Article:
Roberts doesn’t appear to be in a sentimental temper on this opaque work that might have been an interlude on Turner Classic Movies’ “Noir Alley.” It’s overtly cinematic, with a clear message that love is messy, a level that Roberts underscores with a quote by James Baldwin in this system: “Love does not begin and end the way we seem to think it does. Love is a battle, love is a war; love is a growing up.”
“Sentimental Mood” felt at unusual odds with the opposite works on this system, which begins with a extra upbeat medley: A choice of 4 brief works by Battle, together with his most up-to-date, “For Four” (2021), set to music by Wynton Marsalis written in 4/4 time.
Here, Battle recreates the tightly wound sensation of confinement and launch because the dancers Ashley Kaylynn Green, Patrick Coker, Khalia Campbell and Miranda Quinn enter into a world of ceaseless movement — frantic and bounding — till a projection of the American flag seems behind the stage and slides down, bleeding onto the stage. The dancers increase crossed fists: It’s without delay galvanizing and harrowing.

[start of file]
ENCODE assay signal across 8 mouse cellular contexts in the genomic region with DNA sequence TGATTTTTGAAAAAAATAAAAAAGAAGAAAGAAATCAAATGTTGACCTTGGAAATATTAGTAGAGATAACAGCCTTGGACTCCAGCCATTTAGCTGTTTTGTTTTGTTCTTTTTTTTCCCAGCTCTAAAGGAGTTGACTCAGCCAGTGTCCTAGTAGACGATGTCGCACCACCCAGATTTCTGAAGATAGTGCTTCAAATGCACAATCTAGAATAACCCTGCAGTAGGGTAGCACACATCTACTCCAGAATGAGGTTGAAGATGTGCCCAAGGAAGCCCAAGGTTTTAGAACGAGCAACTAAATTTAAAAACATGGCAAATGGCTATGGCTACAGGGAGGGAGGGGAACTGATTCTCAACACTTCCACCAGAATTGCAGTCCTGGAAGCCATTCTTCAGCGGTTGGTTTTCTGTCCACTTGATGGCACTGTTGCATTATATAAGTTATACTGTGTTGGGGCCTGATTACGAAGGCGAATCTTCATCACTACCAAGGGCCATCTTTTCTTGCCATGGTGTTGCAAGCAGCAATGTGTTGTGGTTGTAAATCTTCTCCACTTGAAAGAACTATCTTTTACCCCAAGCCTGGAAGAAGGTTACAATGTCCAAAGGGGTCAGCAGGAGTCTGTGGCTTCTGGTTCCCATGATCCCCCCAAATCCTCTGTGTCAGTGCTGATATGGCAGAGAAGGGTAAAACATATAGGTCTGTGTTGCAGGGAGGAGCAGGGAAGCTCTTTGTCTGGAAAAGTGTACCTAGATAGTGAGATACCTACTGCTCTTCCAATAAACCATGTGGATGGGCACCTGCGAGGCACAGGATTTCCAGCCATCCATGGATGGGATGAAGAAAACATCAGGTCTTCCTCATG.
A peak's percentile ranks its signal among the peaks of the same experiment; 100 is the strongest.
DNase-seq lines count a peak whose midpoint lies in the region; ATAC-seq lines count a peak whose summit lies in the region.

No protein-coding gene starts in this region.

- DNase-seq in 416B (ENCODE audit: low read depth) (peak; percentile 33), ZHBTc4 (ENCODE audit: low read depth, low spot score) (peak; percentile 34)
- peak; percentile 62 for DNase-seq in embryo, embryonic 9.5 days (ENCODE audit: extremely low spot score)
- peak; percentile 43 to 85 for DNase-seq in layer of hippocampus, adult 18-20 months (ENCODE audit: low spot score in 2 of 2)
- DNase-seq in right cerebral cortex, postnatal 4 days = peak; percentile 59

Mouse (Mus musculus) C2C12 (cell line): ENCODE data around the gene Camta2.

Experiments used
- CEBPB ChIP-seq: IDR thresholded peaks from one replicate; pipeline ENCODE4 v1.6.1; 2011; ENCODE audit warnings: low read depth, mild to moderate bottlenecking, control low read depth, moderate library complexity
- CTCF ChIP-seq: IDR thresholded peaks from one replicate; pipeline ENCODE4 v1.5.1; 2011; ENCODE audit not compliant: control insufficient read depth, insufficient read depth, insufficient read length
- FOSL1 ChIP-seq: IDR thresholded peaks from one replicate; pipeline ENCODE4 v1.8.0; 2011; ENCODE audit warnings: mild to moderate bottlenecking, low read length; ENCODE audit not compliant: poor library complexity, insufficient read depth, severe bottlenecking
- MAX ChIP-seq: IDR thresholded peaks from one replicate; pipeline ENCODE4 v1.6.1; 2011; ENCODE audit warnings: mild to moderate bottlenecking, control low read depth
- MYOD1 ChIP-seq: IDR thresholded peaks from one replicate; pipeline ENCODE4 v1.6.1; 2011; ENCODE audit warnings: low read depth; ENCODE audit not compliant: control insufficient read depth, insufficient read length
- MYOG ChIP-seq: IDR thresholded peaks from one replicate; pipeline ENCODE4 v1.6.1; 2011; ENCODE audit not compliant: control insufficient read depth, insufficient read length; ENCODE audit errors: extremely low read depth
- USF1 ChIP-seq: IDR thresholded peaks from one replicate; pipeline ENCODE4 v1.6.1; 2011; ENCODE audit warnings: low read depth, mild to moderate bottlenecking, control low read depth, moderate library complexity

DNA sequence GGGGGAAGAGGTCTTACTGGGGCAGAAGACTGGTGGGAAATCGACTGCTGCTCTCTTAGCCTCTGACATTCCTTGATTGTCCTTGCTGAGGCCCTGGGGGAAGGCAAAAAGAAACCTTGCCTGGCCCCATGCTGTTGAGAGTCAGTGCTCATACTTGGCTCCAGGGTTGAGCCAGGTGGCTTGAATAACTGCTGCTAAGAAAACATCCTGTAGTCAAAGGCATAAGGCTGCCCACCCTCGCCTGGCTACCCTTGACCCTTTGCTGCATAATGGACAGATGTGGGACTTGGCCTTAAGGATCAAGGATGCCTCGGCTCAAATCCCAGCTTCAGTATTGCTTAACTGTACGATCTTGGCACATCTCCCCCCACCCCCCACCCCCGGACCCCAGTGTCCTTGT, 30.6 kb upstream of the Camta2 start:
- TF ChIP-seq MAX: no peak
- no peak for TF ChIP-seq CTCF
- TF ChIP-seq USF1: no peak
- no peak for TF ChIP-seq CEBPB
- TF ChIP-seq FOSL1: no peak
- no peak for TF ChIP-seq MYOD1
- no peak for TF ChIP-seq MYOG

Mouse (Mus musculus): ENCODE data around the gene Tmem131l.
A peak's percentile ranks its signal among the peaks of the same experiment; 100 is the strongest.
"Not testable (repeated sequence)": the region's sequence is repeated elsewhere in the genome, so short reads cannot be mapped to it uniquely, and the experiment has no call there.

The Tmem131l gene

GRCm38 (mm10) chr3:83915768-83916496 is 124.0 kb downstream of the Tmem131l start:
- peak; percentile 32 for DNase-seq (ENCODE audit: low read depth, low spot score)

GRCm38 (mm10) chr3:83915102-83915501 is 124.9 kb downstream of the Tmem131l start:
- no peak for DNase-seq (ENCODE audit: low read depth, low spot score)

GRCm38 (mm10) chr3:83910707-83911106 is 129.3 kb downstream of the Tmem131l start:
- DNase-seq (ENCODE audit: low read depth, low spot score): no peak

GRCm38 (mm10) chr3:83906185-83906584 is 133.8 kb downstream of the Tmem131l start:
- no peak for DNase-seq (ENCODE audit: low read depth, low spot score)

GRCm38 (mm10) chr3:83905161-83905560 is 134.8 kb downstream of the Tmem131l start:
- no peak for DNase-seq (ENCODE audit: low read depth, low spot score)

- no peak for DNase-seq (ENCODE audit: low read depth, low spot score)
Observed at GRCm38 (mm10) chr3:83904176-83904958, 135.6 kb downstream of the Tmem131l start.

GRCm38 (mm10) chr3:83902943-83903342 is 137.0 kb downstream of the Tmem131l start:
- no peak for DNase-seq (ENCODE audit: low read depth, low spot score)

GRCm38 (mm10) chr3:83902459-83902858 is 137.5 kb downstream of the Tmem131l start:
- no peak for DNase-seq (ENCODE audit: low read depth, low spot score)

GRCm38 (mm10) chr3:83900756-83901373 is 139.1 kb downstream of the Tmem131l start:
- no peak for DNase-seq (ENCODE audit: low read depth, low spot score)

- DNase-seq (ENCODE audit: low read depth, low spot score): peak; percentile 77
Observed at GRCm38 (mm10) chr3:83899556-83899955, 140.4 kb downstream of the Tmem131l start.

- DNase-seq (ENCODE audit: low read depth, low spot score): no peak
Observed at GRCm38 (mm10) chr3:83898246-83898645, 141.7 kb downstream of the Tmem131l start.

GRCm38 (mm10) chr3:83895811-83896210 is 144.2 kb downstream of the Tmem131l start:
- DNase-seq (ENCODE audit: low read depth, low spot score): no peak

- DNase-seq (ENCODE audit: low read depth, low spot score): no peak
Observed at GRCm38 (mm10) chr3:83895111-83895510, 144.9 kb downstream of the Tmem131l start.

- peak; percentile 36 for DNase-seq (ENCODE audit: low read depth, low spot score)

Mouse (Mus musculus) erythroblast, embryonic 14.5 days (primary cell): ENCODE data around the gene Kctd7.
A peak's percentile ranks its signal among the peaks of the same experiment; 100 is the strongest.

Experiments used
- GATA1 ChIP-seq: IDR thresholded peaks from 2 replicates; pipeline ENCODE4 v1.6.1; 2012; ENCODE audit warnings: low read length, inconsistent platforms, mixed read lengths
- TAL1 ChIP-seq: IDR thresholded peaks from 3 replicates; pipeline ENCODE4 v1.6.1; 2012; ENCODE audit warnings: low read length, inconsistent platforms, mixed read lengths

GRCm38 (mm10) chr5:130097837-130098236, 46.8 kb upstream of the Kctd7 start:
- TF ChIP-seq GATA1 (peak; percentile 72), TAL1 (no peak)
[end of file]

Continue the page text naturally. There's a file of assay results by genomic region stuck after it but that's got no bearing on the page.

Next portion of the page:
Between the soapy duet “Unfold” (2007), carried out with model by Ashley Mayeux and James Gilmer, and the angular, fitful “Takademe” (1999), we see examples of Battle’s early work. “Takademe” — set to Shelia Chandra’s “Speaking in Tongues II,” a rating of syncopated syllables from Indian kathak — is in telling relationship to “For Four.”
Both are bodily responses to sound, stuffed with gesture and bravura. “Takademe,” just like the quartet, has a sense of confinement about it: Battle choreographed it in his front room in Queens, and as carried out by Kanji Segawa, it additionally illuminates the concept of freedom inside constraint. In “For Four,” Battle inches into territory that’s much less cute. He might have been joking when he stated his eleventh 12 months as creative director was going to be wild. But let’s hope it’s true — and that he’ll add extra courageous hazard to his choreography, too.
Alvin Ailey American Dance Theater
Through Sunday on the David H. Koch Theater, alvinailey.org.